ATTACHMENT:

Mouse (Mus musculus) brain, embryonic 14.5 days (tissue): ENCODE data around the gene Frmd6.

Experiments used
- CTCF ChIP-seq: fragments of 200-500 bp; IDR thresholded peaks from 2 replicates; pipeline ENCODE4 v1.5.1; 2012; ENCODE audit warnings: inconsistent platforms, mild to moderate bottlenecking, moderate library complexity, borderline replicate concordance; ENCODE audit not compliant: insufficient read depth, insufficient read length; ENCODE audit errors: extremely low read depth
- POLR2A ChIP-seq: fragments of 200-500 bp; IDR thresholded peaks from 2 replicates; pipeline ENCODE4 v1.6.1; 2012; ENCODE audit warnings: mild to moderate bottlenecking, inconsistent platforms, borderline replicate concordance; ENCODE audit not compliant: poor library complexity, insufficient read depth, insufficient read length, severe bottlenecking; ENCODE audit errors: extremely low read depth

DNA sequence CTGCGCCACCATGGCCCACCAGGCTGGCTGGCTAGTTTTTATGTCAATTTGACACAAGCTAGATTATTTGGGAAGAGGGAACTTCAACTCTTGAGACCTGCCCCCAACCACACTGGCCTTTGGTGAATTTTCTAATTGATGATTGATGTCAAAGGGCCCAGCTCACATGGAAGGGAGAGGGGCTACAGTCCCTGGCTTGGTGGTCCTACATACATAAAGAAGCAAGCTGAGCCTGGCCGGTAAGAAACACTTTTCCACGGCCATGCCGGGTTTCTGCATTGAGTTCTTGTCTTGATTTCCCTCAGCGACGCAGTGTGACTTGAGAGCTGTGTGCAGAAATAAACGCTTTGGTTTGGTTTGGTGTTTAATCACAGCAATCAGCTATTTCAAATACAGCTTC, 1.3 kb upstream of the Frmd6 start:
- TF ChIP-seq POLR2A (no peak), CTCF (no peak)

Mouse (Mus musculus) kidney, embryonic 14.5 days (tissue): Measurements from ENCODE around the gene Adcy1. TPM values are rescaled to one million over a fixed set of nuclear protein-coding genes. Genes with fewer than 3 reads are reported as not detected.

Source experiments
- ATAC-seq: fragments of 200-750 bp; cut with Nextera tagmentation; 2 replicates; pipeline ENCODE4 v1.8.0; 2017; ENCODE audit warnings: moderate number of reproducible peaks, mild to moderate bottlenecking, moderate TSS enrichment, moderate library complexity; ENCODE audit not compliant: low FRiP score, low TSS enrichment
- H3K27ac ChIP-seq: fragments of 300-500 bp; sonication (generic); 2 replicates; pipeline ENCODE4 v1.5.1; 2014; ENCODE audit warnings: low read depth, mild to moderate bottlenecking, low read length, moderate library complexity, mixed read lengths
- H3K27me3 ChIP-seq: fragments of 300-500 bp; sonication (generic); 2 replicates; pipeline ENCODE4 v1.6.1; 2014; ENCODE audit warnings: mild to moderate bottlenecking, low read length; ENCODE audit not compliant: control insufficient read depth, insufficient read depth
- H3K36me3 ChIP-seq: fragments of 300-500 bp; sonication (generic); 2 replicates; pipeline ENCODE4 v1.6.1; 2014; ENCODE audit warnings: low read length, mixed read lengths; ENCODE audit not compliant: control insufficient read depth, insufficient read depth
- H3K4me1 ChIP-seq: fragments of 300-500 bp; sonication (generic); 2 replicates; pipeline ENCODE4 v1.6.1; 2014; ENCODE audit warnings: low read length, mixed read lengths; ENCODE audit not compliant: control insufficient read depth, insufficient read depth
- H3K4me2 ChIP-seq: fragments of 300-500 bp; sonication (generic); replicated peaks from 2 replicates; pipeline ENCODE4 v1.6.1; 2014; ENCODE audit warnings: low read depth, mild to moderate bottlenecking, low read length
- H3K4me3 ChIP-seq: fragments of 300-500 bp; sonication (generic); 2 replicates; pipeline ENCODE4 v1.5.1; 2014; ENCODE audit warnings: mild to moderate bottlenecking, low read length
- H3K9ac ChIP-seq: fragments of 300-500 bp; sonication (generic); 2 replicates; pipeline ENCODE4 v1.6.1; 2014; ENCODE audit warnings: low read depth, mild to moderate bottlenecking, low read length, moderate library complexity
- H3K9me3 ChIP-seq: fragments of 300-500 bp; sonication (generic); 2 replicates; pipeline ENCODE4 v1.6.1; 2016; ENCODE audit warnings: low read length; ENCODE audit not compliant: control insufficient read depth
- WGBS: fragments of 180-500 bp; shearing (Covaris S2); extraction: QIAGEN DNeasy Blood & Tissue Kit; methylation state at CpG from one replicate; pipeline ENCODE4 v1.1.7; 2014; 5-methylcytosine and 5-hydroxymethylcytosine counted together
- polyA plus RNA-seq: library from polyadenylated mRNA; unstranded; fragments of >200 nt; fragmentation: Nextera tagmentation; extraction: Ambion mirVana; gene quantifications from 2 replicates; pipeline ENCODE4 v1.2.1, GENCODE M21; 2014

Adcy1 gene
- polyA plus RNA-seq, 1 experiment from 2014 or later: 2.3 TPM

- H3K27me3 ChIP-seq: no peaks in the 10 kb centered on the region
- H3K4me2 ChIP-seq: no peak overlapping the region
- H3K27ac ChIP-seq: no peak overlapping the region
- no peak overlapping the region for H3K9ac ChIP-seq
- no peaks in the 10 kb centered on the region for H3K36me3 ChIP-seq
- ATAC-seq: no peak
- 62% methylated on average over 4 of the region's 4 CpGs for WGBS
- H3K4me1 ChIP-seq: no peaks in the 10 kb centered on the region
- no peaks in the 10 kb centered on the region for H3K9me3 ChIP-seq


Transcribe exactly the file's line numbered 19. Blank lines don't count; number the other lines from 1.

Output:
- polyA plus RNA-seq: library from polyadenylated mRNA; unstranded; fragments of >200 nt; fragmentation: Nextera tagmentation; extraction: Ambion mirVana; gene quantifications from 2 replicates; pipeline ENCODE4 v1.2.1, GENCODE M21; 2014